Message: 3 Date: Wed, 16 Apr 2003 21:22:49 -0500 From: Phil Reynolds Subject: Ronettes For the girl group/Ronettes lovers, maybe you can help me. In Ronnie Spector's bio and other sources it appears that cousin/member Nedra Ross (Talley) married a Christian DJ and stopped touring etc. Awhile ago, I found an album by Nedra Ross from 1978 on New Song/Jubilation label - a division of Myrrh, the Christian music label in Waco. The album is called "Full Circle". While there in no specific mention of the Ronettes, the front cover shows a full shot of Nedra in front of a theatre, on which the marquee reads: "Tonight: The Ronettes - One Night Only 8:00" with a large picture of all three Ronettes underneath prominently displayed. I've never seen this listed on any Ronettes discographies, so any further observations from the Spectropop world would be welcomed. Also, Christian star (and ex-Glass Harp guitarist) Phil Keaggy played a prominent role in playing, vocals, and writing. Thanks -------------------[ archived by Spectropop ]-------------------
Message: 4 Date: Thu, 17 Apr 2003 00:31:23 -0400 From: Mark Wirtz Subject: Re: Susan Singer / Oriole Records Reissues I believe that veteran ace engineer Mike Ross is a member here (he recently tracked me down via this group) - he would be an ideal person to ask [about Susan Singer/Oriole Records]. Mike was one of two resident engineers at Levy Studios (I had forgotten all about the "Levy" bit and only remembered it as "Oriole" studios). In fact, Mike and I took our first steps there together in "big time" record making (he engineered all my pre-EMI sessions, including " A Touch Of Velvet"). When CBS bought Oriole, Mike was part of the move and he subsequently engineered literally dozens and dozen of hit records for CBS through the years. He's still active there today and kicking ass. (In fact, I owe him a way, way overdue letter). I bet Mike knows and recalls at lot of Oriole's recording history, and the trail of any tapes! Wasn't there also a "Maureen (somebody)" who made some interesting records? By the way, Paul Simon recorded his original demo of "I Am A Rock" at Levy's (without Garfunkel). I remember it well! It sounded like an uptown Dylan thing that nobody could even in a million years have predicted to become not only a commercial hit, but a "classic". Mark Wirtz -------------------[ archived by Spectropop ]-------------------
Message: 5 Date: Wed, 16 Apr 2003 23:57:19 -0500 From: Phil Reynolds Subject: Re: Moulty and Hooke Dan: > Has anyone ever seen Moulty and J.C. Hooke together?? ...can't speak for Moulty, but J.C.Hooke (aka Jim Pilster) had his hook officially "mounted" on the wall of the Chicago Hardrock Cafe. In a moving ceremony, the Cryan Shames did their version of "Hook's On the Wall" to the tune of Pink Floyd's "Another Brick in the Wall". I don't believe Moulty was in attendance. -------------------[ archived by Spectropop ]-------------------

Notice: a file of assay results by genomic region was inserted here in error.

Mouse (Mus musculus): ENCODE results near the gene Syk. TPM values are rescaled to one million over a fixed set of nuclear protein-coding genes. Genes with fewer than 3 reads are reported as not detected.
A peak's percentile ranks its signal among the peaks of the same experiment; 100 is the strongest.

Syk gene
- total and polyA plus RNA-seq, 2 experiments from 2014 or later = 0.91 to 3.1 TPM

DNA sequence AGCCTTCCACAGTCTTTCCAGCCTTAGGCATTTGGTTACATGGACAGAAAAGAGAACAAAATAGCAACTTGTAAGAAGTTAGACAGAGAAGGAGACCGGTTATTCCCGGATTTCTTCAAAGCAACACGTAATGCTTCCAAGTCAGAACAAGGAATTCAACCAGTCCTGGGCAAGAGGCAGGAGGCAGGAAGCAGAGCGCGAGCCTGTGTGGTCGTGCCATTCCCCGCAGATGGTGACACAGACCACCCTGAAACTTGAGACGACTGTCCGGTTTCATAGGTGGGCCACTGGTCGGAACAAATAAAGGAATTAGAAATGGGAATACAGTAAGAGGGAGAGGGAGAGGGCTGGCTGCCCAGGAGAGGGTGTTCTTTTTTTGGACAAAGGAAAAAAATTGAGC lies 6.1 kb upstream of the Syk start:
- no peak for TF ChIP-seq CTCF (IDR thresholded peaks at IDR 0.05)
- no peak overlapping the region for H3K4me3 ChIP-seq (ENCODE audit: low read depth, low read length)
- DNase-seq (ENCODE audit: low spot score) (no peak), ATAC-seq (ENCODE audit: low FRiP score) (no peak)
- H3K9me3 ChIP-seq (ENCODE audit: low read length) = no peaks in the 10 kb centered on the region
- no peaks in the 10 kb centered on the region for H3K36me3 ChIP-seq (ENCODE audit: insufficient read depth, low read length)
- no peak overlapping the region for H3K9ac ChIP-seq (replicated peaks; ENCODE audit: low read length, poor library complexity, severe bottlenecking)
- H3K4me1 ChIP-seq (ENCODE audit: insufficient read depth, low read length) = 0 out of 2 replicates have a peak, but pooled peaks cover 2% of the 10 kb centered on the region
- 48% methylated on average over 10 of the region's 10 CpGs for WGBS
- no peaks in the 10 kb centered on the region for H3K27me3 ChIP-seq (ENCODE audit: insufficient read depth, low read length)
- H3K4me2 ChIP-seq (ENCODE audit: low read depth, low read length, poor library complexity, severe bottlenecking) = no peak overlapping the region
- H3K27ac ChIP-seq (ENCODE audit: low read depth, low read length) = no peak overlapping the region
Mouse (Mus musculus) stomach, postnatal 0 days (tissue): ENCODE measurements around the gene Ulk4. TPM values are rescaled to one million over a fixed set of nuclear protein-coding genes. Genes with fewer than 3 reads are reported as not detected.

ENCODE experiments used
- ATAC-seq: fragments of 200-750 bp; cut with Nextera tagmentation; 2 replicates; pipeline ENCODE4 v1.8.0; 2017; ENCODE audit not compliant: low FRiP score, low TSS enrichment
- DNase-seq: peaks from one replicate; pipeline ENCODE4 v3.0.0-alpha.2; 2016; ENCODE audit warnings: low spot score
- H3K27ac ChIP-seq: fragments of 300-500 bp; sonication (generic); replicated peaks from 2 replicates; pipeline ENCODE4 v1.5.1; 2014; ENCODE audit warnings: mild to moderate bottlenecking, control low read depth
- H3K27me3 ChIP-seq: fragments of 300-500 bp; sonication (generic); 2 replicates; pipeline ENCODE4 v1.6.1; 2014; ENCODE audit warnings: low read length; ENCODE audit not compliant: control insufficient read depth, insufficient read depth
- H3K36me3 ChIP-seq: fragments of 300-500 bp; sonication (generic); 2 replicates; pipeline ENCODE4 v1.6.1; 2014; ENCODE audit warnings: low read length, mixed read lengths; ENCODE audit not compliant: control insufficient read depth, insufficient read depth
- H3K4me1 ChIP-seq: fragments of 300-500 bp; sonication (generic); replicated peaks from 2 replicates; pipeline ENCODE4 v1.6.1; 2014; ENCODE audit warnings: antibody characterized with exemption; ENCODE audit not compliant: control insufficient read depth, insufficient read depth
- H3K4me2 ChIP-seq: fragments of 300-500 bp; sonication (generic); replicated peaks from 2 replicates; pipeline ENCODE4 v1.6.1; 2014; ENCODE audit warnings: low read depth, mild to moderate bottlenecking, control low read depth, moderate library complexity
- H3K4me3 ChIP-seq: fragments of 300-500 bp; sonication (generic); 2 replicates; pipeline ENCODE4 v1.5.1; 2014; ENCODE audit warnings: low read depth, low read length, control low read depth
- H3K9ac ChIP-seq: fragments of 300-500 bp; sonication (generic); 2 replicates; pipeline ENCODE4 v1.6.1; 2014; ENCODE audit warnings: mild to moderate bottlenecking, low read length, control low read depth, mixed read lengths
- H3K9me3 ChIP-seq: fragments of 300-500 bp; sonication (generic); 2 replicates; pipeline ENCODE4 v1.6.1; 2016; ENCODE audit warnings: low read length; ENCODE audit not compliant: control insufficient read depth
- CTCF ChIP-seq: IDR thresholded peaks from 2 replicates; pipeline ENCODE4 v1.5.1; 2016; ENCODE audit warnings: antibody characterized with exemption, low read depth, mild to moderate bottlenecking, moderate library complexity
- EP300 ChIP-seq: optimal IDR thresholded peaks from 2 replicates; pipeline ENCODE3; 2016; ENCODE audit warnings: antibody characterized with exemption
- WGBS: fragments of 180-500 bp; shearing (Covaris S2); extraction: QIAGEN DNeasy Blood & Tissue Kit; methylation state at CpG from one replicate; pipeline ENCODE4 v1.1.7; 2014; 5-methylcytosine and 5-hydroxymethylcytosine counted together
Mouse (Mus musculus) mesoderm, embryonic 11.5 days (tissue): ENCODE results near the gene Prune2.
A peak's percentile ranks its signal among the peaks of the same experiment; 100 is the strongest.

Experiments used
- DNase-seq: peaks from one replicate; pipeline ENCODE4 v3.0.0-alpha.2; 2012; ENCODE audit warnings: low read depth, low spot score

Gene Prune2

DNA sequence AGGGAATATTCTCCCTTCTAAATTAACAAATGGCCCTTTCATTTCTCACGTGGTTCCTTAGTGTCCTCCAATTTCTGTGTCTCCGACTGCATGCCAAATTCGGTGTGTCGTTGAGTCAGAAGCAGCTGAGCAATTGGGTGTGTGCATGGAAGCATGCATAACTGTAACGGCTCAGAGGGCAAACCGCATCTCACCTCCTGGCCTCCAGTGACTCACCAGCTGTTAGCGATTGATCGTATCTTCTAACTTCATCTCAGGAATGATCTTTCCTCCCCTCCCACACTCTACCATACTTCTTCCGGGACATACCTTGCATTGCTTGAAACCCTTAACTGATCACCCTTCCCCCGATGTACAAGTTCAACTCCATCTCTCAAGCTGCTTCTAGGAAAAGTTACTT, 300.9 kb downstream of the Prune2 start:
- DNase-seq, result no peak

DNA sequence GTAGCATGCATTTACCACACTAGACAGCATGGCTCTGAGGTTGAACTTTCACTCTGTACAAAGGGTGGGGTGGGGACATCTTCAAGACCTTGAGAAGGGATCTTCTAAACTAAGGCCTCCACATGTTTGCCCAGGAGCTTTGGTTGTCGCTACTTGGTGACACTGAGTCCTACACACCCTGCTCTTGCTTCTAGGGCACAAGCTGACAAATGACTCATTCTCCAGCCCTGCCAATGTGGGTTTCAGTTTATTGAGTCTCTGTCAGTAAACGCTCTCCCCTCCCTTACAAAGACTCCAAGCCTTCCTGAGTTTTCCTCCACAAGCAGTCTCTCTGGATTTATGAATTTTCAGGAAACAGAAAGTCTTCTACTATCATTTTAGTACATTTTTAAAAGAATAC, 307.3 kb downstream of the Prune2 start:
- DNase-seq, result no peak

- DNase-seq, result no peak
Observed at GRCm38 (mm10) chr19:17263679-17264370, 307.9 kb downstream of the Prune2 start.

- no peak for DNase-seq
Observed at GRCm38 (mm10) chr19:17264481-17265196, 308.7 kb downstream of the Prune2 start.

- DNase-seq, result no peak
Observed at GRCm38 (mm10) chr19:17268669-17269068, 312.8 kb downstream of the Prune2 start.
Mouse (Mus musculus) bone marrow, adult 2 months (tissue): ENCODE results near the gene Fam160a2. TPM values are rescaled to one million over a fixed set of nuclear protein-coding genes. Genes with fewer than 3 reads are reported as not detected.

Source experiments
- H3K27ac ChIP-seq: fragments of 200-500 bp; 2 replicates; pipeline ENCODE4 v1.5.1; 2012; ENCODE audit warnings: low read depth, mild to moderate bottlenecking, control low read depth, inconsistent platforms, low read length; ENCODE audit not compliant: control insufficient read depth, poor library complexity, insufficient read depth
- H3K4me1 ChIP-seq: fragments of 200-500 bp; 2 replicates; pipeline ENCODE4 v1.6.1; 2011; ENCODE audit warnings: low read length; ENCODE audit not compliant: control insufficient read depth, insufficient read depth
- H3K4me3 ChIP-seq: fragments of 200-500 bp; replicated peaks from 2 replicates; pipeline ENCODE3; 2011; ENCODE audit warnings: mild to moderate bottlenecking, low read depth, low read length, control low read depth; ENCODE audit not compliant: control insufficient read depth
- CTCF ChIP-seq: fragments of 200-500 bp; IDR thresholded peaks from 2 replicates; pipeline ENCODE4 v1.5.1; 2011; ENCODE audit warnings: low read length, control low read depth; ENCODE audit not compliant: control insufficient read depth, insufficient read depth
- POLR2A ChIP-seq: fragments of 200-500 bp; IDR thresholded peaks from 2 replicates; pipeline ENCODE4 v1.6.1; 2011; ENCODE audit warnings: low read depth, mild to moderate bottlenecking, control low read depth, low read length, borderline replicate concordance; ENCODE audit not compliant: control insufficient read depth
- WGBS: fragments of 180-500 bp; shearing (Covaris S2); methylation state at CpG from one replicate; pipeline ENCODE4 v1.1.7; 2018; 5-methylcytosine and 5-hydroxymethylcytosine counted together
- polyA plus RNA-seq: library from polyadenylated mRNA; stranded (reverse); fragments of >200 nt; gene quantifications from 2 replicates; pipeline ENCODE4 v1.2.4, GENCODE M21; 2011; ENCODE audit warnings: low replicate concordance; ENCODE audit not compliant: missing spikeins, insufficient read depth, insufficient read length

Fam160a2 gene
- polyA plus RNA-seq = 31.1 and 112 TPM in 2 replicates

Message: 6 Date: Thu, 17 Apr 2003 09:06:04 +0100 From: Michael Kemp Subject: Re: Adam Faith Mike Edwards: > ...As everything Adam recorded is out on CD..... Alan V. Karr: > Really? Everything???? (e.g. I Vibrate from Fontana > Drumbeat EP, HMV & Top Rank B sides etc. Just kidding) > Or just the hits, which definitely have been. Pretty sure > there are several UK LPs that havent made it to CD Well, I couldn't find "Big Time" (a kind of modulating "Mack the Knife"/"Lazy River"-type construction with in-yer-face bolshy teenage lyrics along the lines of "A-when the big times come, I'm gonna have me some; I'm gonna do the things, my Daddy never done" etc - used to drive my mother to distraction) on CD when I was trying to track my adolescent years in song a few years back... Michael Kemp Brighton -------------------[ archived by Spectropop ]-------------------
Message: 7 Date: Thu, 17 Apr 2003 11:59:29 -0000 From: Stratton Bearhart Subject: Re: The Star Maker Machinery Alan Gordon wrote: > "Emitt's third solo album sure reflects the heart of a very > depressed man. But I know dealing with certain Record Execs, > A&R guys and producers will affect a sensitive soul. Mixing > business with spirit is a tricky business indeed. Movies, > Music, Publishing, Art, etc., will always suffer from the > administrators' supposed vast "understanding" of any particular > business, and their insatiable need to control and suck the > soul of artists." I wanted to say what good luck befalls the 'sensitive soul' of the artist when it finds itself under the tutelage of a benevolent manager/Record Exec... There are more horror stories of quite the opposite, where the artist's gifts are coldly exploited. Joni Mitchell's "Free Man In Paris" tells it well. There is a story that Brian Epstein arrived at Abbey Road whilst The Beatles were delving deep into psychedelia on Sgt Pepper. Epstein voiced his concern to The Lads over the studio intercom; "John, don't you think this is sounding a little weird" to which Lennon acerbically replied, "You worry about the f***** business, we'll worry about the f****** music" Which of course he did, facilitating the flow of The Beatles creativity... Stratton Bearhart. -------------------[ archived by Spectropop ]-------------------
Message: 8 Date: Thu, 17 Apr 2003 07:55:17 -0700 (PDT) From: David Coyle Subject: "Cuddly Toy" -- Nilsson/Monkees The fact that it passed the censors might have something to do with the fact that I always thought "cherry delight" was "charity light"(?). Now it all makes sense! On the other hand, the sexual overtones start with the very first line ("You're not the only cuddly toy that was ever enjoyed by any boy"), so the censors would have jumped all over it, except wasn't the song tucked away as an album track anyway? I don't think it was recorded with single or radio airplay in mind. Did it make the TV show? Now I'm intrigued... David -------------------[ archived by Spectropop ]-------------------